Carnegie UK Trust in call to 'remove barriers to kindness'
Carnegie UK Trust calls on individuals, charities, and local businesses across Scotland to take action to remove barriers to kindness to help strengthen sense of community
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The Carnegie Trust has called on individuals, charities, and local businesses across Scotland to take action to remove barriers to kindness to help strengthen sense of community.
Releasing a new report on isolation and loneliness, the Joseph Rowntree Foundation and Carnegie UK Trust urged a range of organisations to create ‘welcoming places’ to provide opportunities for people to come together, remove barriers to kindness and to question the values which underpin what kind of society they want to live in.
The Carnegie Trust also warned that talking about kindness in a public policy context “doesn’t sit comfortably with most of us”.
The report, The Place of Kindness: Combating loneliness and building stronger communities, identified barriers to people being kind to each other, including real and imagined rules relating to risk, funders and policy makers valuing the formal and organisational over the informal and individual, and modern definitions of professionalism and good leadership crowding out everyday kindness and intuitive human interactions.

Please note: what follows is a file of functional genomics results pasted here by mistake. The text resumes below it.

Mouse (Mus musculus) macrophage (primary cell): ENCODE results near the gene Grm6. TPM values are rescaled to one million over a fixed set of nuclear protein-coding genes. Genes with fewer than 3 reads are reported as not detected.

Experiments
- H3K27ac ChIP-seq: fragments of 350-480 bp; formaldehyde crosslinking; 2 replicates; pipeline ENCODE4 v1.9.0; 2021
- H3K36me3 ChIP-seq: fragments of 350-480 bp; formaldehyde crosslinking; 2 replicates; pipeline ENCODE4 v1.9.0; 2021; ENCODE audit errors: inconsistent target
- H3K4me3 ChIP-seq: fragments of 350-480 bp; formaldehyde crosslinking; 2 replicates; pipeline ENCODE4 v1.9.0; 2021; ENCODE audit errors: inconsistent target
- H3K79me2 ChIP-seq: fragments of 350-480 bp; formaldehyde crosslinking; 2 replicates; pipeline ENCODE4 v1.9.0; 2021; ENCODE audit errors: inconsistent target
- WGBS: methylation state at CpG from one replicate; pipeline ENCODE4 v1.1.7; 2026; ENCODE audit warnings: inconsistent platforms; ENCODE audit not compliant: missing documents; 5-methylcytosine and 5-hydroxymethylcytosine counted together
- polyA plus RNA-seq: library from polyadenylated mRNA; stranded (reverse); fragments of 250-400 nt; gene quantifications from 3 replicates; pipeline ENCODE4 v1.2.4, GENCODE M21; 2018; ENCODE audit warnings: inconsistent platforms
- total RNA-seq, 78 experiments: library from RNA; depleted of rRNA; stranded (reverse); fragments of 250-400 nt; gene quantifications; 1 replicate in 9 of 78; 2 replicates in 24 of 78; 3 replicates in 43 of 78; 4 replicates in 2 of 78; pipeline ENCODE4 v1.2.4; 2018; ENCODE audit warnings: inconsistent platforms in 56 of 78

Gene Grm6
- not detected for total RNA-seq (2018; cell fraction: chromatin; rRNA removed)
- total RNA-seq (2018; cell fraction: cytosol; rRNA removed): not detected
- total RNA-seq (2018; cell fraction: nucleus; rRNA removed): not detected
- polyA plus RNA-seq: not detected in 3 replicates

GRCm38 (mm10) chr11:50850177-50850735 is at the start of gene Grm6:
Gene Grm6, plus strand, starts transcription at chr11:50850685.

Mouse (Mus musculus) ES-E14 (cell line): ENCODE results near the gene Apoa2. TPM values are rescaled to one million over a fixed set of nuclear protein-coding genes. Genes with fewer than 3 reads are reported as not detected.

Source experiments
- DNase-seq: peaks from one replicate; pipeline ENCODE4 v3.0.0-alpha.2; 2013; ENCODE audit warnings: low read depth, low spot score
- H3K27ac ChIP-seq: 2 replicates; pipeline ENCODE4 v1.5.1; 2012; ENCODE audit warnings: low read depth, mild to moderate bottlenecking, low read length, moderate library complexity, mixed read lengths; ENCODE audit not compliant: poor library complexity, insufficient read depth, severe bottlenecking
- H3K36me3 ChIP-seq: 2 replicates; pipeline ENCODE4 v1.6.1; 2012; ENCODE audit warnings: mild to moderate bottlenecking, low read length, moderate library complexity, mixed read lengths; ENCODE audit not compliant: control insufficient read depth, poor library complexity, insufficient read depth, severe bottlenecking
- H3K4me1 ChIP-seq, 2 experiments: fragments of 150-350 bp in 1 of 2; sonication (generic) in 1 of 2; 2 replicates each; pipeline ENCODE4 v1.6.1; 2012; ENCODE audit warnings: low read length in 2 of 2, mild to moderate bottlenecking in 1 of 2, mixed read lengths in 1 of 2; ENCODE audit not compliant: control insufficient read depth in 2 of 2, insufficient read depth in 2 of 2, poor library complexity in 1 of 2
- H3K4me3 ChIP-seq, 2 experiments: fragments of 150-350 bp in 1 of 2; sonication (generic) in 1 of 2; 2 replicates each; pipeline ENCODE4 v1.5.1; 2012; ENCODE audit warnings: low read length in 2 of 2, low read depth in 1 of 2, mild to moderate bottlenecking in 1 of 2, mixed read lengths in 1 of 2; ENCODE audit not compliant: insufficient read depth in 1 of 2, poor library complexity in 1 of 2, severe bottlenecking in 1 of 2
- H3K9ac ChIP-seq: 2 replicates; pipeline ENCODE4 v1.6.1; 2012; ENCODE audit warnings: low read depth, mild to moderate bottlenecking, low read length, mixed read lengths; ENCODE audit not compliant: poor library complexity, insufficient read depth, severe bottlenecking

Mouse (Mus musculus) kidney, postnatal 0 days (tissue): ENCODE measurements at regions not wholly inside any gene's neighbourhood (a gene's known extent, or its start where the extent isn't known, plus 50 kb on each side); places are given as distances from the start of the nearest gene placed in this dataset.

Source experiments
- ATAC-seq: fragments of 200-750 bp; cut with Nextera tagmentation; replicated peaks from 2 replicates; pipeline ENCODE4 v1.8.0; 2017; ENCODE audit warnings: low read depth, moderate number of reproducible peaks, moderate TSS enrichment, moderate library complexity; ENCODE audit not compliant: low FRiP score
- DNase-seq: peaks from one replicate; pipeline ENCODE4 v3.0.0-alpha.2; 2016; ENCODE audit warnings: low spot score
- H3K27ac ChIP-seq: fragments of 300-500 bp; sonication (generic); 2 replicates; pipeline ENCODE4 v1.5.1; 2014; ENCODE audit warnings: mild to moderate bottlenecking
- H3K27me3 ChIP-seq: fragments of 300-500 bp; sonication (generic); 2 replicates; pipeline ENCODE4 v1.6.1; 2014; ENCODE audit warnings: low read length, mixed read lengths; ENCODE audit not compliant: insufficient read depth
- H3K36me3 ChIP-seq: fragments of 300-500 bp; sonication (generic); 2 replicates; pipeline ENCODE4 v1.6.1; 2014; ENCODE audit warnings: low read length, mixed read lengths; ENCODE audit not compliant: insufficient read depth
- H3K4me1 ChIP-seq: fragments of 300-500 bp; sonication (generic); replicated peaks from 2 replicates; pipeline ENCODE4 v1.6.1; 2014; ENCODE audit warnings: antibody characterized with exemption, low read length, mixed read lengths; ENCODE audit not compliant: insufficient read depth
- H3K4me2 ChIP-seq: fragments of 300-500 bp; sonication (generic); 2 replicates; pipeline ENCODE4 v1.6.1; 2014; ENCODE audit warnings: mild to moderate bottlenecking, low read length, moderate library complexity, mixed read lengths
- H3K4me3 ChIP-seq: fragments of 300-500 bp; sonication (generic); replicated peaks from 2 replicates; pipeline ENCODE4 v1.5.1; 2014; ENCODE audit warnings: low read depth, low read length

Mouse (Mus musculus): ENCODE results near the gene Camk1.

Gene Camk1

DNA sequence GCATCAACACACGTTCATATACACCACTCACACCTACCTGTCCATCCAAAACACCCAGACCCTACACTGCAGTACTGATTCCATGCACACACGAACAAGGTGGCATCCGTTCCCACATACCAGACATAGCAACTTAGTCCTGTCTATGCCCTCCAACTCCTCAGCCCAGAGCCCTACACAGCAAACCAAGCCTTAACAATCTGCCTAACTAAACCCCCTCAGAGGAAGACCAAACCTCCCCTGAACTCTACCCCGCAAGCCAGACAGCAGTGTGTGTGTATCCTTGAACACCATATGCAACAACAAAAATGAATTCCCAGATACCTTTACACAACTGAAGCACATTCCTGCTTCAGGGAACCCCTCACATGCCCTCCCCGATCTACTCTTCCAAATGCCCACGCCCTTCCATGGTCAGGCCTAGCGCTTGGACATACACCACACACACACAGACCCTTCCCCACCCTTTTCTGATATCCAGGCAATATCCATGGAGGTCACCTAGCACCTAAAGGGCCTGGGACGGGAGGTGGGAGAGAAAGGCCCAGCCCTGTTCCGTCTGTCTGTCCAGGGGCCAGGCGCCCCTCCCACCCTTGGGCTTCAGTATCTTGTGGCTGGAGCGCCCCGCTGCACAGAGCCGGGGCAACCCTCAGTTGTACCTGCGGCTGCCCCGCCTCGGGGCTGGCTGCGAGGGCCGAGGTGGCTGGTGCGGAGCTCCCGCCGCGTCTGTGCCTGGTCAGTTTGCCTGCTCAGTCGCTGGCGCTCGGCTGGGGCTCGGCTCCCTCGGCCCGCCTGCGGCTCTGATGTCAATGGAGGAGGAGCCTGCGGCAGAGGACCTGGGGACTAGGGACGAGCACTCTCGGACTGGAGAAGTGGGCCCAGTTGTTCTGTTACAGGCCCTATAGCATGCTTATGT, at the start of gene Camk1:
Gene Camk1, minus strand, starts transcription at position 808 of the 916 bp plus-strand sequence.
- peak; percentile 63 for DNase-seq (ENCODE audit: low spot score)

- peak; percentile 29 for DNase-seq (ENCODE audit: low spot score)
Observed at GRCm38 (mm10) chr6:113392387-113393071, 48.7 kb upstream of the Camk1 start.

The report found that positive relationships and kindness are essential to wellbeing, while feelings of isolation or loneliness do not just pose a problem for the individuals concerned, but can have damaging effects on society as a whole.
Meanwhile concerns over risk push people to seek more formal routes to be helpful in communities. The report says that as relationships become formalised through organisations and charities attempts at kindness can be “stifled” by bureaucracy.
It says: “Regulation or, perhaps more accurately, the interpretation of regulation, is getting in the way of countless opportunities for people to come together and express care for each other.”
Carnegie Associate and report author Zoe Ferguson said: “In offering kindness or asking for help, we feel the risk of getting involved in a difficult situation, of being asked to give too much, of being seen as needy or even of being rebuffed.
“In general, we tend to perceive greater risk in engaging with people than we did in previous generations. People manage that sense of risk by formalising the way they make relationships, like becoming a befriender through a charity, for example, rather than visiting elderly neighbours.
“However, we found that people miss informal relationships and a sense of community. With isolation and loneliness as growing problems in society we believe we need to find ways to overcome the sense of risk in building relationships.
“The solution to isolation and loneliness does not lie solely in providing services, though they might be required for those in crisis. We need to move away from the idea that providing ‘community’ is someone else’s job. The answer lies in the humanity of individuals.”
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